good mothers let you lick the beaters - great mothers turn it off first

  17. #17
    Dee
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    Very awesome.

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    thank you for all the info and the pictures that show how to do vintage applique i have heard about this but never explained as well as you did

  19. #19
    Google Goddess craftybear's Avatar
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    thanks for the tutorial
    ♥ Craftybear♥ Google Goddess Surfing Queen of Links ♥
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  20. #20
    Power Poster QuiltE's Avatar
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    Great pics and Tutorial, Muv ... and thank you for your very kind words to myself and Works4Me! *blush*
    Your method sure seems to simplify and take away some of the intimidation ... and yes very vintage, as I remember many of my Mom's linens having blanket stitch edged appliques ..... including a Dresden Plate bedspread that I still have.

    ITA with the others ... your description sounds like what we buy as Parchment Paper ... that stuff is next thing to indestructable, so would work well as you twist and turn on the machine. Whereas the freezer paper might tear off ... and then painter's tape to the rescue for band-aids!



    All ... we're having fun on the International Patriotic Challenge thread .... and please consider this your invitation to come on over and join all of us and start a patriotic project for yourself!

    Please note ... it's International and we'd really love to see more people from more countries join in with us. There's no project too big or too small. You might consider something serious ... or something "just for fun"!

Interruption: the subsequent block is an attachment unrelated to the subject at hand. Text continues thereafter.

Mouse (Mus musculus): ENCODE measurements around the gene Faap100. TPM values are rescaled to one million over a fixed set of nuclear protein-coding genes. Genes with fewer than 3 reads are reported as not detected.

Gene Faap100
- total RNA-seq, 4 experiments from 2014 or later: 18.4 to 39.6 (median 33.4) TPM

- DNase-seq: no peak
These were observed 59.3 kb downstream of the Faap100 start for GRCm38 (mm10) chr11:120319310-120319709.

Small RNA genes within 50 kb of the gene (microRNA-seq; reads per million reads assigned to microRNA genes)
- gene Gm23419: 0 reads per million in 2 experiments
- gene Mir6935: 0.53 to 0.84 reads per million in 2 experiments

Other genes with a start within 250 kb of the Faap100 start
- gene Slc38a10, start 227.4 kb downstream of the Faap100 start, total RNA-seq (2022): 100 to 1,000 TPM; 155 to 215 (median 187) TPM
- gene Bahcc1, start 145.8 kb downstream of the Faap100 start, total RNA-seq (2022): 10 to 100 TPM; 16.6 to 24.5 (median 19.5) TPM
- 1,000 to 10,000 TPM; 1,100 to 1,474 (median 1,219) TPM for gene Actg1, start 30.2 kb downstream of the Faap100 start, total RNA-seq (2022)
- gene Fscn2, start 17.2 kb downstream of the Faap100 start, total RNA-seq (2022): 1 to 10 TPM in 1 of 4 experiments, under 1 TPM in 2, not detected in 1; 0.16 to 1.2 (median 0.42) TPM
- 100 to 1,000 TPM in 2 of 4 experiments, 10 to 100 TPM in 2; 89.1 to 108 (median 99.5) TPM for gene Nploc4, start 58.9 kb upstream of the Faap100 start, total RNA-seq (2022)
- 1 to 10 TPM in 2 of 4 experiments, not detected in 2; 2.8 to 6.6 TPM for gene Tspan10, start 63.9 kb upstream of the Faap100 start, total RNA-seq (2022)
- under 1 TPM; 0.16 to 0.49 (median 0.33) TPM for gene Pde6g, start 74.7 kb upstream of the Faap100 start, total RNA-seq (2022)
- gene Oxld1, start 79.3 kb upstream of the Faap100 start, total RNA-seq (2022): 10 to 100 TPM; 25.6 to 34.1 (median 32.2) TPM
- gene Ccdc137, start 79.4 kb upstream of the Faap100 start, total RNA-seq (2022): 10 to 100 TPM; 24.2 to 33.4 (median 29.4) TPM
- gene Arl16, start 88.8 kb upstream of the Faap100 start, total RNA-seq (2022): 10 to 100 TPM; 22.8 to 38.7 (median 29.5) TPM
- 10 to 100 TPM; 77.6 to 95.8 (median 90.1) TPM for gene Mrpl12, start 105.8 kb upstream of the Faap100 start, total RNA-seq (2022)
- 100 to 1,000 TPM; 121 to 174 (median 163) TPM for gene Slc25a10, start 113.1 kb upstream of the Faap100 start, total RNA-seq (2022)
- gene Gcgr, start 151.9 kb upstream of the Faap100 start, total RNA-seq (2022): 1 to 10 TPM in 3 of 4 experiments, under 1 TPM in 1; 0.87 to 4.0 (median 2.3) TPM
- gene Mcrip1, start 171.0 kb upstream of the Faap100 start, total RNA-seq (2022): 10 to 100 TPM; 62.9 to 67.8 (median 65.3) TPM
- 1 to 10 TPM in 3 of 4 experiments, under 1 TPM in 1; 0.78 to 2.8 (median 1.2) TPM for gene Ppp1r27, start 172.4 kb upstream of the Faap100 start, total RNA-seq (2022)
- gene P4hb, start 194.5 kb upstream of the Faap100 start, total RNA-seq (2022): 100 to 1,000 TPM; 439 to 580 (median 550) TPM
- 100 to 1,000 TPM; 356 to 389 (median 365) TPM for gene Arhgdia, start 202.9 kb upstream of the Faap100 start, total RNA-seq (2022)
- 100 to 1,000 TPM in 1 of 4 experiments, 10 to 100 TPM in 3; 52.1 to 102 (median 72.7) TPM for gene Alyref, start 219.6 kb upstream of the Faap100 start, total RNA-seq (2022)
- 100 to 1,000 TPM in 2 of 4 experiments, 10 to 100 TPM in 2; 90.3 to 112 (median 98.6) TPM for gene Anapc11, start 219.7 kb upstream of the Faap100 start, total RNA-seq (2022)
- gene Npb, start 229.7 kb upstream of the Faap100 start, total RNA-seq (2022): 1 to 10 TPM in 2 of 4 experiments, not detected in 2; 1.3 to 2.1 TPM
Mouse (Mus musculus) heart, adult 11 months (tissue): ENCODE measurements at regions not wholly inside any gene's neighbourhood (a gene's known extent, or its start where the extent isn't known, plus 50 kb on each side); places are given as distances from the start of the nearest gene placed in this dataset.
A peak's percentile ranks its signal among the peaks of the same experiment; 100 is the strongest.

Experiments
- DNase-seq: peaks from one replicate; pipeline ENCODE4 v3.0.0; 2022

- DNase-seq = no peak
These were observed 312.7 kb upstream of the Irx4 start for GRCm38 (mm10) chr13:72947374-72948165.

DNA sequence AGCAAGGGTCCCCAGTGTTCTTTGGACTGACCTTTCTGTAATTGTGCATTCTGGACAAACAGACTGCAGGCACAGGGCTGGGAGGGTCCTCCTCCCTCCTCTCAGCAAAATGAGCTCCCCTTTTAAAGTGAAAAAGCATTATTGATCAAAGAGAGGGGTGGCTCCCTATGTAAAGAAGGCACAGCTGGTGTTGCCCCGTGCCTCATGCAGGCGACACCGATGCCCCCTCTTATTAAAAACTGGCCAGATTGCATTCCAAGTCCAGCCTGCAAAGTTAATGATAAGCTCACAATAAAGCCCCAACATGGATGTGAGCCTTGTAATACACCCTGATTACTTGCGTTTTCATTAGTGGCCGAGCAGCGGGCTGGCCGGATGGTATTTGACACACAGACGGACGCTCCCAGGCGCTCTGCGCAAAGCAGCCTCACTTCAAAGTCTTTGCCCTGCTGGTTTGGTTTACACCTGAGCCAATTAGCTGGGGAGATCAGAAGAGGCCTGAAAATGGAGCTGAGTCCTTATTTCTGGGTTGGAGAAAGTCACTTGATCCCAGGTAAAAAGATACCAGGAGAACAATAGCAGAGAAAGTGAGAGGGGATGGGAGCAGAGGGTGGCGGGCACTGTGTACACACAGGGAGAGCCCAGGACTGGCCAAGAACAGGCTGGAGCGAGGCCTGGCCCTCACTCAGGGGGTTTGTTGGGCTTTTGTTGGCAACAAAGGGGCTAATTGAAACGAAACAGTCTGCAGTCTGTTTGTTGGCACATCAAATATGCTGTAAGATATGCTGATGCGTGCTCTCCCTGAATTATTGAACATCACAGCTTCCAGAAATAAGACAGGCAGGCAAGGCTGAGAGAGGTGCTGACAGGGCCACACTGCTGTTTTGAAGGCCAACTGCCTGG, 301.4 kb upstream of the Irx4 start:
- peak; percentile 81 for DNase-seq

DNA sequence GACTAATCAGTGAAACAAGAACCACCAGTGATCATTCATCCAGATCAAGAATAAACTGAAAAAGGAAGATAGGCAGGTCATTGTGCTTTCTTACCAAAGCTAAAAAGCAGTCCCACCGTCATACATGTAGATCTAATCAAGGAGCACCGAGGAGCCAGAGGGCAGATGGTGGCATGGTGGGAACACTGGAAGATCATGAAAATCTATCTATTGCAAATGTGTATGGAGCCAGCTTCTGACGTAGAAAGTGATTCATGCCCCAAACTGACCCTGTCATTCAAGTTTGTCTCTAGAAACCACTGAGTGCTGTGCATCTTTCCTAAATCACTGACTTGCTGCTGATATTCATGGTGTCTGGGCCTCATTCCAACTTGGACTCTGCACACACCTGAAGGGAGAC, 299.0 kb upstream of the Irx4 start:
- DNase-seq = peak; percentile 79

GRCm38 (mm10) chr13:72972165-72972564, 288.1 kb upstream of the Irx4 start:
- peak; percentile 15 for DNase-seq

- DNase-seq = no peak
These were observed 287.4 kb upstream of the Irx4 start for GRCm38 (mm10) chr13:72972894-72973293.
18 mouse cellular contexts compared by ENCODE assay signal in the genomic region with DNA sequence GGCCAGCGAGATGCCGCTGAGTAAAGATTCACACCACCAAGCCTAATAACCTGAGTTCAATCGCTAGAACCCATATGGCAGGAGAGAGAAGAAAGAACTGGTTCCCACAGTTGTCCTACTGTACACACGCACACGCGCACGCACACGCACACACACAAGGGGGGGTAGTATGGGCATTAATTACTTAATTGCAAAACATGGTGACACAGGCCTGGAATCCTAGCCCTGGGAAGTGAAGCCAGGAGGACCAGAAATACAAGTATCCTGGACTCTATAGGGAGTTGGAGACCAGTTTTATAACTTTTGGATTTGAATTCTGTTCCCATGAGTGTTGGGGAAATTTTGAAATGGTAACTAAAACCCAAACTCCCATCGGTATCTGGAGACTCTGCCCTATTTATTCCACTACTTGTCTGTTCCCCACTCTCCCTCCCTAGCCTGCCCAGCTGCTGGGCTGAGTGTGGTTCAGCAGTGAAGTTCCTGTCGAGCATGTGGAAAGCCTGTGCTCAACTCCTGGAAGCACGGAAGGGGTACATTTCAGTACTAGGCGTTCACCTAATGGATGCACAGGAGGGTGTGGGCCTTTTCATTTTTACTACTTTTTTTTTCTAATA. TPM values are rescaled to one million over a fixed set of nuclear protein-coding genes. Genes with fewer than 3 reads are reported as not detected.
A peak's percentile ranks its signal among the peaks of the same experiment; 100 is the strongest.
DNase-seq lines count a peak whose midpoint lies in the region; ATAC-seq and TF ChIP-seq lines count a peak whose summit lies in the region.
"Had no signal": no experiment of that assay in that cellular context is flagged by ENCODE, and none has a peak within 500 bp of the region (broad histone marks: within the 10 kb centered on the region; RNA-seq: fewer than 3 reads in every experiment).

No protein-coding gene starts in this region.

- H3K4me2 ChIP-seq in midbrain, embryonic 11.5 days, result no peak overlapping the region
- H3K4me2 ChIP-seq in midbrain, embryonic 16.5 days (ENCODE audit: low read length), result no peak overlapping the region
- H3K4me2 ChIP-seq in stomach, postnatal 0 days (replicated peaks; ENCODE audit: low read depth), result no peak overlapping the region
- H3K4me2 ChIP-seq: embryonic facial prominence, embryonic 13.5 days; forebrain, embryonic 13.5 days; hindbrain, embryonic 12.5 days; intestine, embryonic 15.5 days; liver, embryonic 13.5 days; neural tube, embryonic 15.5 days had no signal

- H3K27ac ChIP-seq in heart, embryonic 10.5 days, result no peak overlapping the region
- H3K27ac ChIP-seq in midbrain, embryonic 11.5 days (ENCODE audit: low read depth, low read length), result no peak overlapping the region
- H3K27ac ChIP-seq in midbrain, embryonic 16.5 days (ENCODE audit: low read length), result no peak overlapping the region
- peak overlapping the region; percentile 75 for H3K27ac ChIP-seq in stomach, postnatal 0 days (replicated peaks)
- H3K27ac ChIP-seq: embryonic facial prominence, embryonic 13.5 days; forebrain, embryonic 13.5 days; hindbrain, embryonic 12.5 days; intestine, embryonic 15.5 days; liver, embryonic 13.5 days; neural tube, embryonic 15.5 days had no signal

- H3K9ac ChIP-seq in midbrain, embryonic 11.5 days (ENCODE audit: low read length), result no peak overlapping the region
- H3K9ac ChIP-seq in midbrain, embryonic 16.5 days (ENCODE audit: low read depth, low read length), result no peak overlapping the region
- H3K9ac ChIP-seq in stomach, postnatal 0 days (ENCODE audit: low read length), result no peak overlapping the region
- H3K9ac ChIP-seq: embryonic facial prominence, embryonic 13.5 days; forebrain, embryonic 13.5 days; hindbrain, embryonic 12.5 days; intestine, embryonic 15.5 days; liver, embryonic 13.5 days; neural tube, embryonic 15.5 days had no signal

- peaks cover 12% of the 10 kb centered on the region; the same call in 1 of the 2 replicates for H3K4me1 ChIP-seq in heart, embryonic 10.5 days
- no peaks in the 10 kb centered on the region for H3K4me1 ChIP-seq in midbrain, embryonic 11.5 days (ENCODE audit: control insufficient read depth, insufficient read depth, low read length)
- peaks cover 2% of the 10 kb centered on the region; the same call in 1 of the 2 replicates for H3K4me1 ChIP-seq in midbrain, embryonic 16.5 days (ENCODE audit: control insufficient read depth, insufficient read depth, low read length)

Last edited by QuiltE; 05-11-2012 at 09:02 AM.
    ~~~~~~~~~~~~~~~~~~~~~~~~~~~~~~~~~~~~
    Sew many ideas ... just sew little time!!
    ~~~~~~~~~~~~~~~~~~~~~~~~~~~~~~~~~~~~

  21. #21
    Power Poster QuiltE's Avatar
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    With all the discussion about the different papers, here and in another thread ..... here's some links to three products available in Canada. I think the parchment paper description makes it a match for Muv's greaseproof paper. It's pretty indestructible stuff so would be good for using in both steps that she mentions.

    For the Canadians ... Your local HH can order it in for you, and have it in the store within a few days. While I haven't ordered these products, there's never been a minimum order requirement and they have gladly ordered just one, if it's not a standard item on their shelves.

    Reynolds Freezer Paper
    http://www.homehardware.ca/en/rec/in...ps/Plast-Foil-
    Wax-Frzr/18-x-50-White-Freezer-Wrap/_/N-2pqfZ67l/Ne-67n/Ntk-All_EN/R-I4411489?Ntt=freezer+paper

    Parchment Paper
    http://www.homehardware.ca/en/rec/in...archment+paper

    Wax Paper
    http://www.homehardware.ca/en/rec/in...?Ntt=qax+paper
    ~~~~~~~~~~~~~~~~~~~~~~~~~~~~~~~~~~~~
    Sew many ideas ... just sew little time!!
    ~~~~~~~~~~~~~~~~~~~~~~~~~~~~~~~~~~~~

  22. #22
    Super Member Pickles's Avatar
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    Thank you Muv. Your work looks so pretty, I'll be bookmarking this one!!!
    May you always have Love to Share , Health to Spare, and Friends that Care!

  23. #23
    Senior Member cherylmae's Avatar
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    Wow, would of never thought of that idea. I like.

  24. #24
    Super Member Candace's Avatar
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    That looks great. Thanks for taking the time to make the tutorial.

  25. #25
    Senior Member Bennett's Avatar
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    Very nice tutorial. It definitely makes me think of applique in a different way that wouldn't be too intimidating. I wonder how well this method would stand up to regular use, say in a bed or lap quilt? With stitching twice, it seems like it wouldn't go anywhere, but would the raw edge fray through?
    I have a screw driver and YouTube--I can fix it!